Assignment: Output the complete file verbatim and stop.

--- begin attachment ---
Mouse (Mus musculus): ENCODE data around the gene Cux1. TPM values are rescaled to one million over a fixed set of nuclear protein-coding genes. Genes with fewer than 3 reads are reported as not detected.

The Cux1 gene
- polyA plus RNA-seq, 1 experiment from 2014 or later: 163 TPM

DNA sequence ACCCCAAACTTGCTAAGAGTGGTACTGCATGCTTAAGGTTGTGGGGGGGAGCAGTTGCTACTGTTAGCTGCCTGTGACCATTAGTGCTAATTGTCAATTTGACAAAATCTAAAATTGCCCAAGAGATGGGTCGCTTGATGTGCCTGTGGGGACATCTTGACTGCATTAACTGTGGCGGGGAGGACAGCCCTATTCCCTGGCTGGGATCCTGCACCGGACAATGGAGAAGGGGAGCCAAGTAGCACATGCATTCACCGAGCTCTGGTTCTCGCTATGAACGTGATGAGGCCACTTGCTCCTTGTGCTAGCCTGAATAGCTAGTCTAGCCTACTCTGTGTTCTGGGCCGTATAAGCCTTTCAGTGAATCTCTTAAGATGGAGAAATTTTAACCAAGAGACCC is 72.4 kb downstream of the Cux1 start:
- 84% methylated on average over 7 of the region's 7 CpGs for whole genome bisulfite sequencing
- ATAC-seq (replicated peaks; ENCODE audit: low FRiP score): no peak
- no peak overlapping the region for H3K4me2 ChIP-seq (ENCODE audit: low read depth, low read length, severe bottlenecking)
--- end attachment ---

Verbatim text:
Mouse (Mus musculus): ENCODE data around the gene Cux1. TPM values are rescaled to one million over a fixed set of nuclear protein-coding genes. Genes with fewer than 3 reads are reported as not detected.

The Cux1 gene
- polyA plus RNA-seq, 1 experiment from 2014 or later: 163 TPM

DNA sequence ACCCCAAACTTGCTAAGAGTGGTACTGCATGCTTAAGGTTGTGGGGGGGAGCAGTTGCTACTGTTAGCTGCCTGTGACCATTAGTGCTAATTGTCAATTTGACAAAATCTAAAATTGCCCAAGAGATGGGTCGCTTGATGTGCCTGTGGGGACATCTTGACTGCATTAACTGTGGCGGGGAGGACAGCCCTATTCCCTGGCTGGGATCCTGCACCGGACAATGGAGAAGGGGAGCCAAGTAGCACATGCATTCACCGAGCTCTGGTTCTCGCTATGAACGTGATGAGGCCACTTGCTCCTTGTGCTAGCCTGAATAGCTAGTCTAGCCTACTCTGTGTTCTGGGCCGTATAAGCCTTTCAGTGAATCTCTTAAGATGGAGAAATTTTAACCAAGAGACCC is 72.4 kb downstream of the Cux1 start:
- 84% methylated on average over 7 of the region's 7 CpGs for whole genome bisulfite sequencing
- ATAC-seq (replicated peaks; ENCODE audit: low FRiP score): no peak
- no peak overlapping the region for H3K4me2 ChIP-seq (ENCODE audit: low read depth, low read length, severe bottlenecking)